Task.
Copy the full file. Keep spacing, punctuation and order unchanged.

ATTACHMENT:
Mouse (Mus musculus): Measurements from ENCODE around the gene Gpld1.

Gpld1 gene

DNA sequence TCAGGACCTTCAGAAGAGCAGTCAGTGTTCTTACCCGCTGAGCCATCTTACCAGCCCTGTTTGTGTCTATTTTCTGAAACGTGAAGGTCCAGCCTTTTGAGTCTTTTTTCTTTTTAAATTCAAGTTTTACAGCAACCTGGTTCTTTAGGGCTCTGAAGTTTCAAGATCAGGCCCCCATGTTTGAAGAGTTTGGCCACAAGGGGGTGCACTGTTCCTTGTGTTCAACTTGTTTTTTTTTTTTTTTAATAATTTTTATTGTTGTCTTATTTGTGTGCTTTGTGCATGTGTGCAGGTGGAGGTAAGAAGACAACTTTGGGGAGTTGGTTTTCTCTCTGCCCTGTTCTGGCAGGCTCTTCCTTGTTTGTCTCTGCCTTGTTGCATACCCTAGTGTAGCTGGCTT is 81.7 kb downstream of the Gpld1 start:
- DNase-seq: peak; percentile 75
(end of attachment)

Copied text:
Mouse (Mus musculus): Measurements from ENCODE around the gene Gpld1.

Gpld1 gene

DNA sequence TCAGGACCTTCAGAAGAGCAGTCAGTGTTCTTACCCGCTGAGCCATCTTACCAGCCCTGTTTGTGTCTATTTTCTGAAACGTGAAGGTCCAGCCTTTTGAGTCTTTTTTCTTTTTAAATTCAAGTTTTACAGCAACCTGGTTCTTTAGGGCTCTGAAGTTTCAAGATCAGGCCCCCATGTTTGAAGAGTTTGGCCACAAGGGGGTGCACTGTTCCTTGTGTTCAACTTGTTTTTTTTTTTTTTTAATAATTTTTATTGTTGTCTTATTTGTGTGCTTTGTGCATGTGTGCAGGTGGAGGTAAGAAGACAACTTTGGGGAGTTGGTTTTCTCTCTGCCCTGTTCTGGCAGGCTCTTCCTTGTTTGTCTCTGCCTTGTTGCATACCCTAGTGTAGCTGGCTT is 81.7 kb downstream of the Gpld1 start:
- DNase-seq: peak; percentile 75